Finalizing

If the divorce is uncontested and the spouses can agree on the terms of the divorce, the parties prepare a Consent Decree memorializing their agreements. If there are children, a Parenting Plan must be drafted. Once a Consent Decree is filed with the Court and signed, the divorce is final.

If there are disputes that cannot be resolved, there will be future court hearings and maybe even a trial will be required. Parties want to avoid a trial at all costs as it is costly and emotionally draining. You will have to ask yourself whether you want half of the assets you and your spouse own or 40% of the assets because you are spending the other 10% on your attorney.

Addressing Post Divorce Matters

Even after a divorce is completed, issues may arise, especially when children are involved. I regularly handle cases involving the following:

  • Modification: Our lives and those around us are constantly changing. We may change jobs, move to another state, remarry, have another child. Changes that may not be issues now, such as drug use, psychological breakdowns, domestic violence and abuse can and do occur in the future. When circumstances change that require a modification of child custody, parenting time, child support or spousal support, the courts will consider modifications.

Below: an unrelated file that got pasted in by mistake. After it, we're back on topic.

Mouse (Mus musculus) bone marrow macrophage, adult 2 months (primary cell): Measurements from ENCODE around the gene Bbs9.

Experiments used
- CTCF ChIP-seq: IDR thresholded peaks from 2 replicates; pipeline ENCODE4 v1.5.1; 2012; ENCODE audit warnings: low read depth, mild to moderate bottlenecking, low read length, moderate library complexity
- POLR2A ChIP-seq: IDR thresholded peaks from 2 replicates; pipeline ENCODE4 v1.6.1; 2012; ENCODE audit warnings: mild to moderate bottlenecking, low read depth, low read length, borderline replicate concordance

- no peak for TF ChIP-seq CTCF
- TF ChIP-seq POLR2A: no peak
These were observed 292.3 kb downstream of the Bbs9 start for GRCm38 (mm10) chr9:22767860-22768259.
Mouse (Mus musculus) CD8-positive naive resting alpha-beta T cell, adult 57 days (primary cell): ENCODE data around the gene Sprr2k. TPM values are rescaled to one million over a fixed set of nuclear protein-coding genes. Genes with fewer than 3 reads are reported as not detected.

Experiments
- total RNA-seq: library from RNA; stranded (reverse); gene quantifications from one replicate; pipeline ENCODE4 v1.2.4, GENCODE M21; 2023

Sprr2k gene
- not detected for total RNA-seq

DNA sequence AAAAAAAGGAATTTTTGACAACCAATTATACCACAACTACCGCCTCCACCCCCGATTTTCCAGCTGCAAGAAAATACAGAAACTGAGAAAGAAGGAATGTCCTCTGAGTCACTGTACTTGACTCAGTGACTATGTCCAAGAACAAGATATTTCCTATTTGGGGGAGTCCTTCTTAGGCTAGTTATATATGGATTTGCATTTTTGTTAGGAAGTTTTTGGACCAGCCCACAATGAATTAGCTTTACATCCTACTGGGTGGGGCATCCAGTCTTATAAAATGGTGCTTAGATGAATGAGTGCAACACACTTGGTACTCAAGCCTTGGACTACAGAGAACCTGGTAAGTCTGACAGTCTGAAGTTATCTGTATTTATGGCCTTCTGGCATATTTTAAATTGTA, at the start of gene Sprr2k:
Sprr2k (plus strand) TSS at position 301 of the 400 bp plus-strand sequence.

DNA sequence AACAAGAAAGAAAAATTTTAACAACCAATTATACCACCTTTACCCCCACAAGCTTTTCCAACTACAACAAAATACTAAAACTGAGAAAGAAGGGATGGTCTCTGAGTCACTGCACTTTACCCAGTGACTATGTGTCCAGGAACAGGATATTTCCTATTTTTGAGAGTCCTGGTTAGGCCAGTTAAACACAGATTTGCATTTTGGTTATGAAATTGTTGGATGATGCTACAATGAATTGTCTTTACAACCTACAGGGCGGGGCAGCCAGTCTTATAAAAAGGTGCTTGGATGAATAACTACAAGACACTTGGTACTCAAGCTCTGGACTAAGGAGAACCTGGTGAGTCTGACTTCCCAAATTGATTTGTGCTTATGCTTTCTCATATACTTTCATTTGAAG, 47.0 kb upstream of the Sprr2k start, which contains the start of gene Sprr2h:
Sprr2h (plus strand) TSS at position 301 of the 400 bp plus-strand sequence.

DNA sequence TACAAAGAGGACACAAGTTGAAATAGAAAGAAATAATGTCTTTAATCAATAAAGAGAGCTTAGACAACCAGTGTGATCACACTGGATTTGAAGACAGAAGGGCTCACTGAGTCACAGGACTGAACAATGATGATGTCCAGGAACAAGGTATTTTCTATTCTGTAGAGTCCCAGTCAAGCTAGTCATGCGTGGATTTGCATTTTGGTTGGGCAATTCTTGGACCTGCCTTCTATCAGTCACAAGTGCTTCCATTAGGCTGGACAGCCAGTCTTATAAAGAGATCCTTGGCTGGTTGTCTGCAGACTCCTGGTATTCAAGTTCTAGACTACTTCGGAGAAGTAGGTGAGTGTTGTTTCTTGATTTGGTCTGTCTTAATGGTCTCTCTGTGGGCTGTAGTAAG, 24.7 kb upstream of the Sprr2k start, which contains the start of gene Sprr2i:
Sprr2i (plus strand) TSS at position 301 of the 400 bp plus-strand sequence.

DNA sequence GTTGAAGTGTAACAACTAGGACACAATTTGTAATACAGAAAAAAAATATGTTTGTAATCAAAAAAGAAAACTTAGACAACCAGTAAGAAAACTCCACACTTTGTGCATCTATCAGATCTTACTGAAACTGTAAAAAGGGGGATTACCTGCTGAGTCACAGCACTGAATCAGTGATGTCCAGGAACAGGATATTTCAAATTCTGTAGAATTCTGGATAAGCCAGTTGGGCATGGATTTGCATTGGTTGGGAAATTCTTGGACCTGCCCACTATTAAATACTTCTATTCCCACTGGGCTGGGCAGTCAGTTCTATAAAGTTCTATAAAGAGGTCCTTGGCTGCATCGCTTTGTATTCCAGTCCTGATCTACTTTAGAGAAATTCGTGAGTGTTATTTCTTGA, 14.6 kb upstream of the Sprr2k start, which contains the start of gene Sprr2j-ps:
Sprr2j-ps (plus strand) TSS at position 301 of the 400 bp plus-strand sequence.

• Enforcement: All aspects of a divorce decree are legally binding and can be enforced if one party is not living up to his or her obligations.

Choosing the Right Attorney

Because your assets and children are at stake, you can't gamble with your choice of attorney. You need an attorney that will act quickly to protect your rights, has the knowledge to understand and assert your claims, and can effectively negotiate and/or litigate your case. I treat all my clients like family, taking a personal interest in each case; and I have the knowledge, skill and background to handle any divorce case. Contact me today to discuss yours.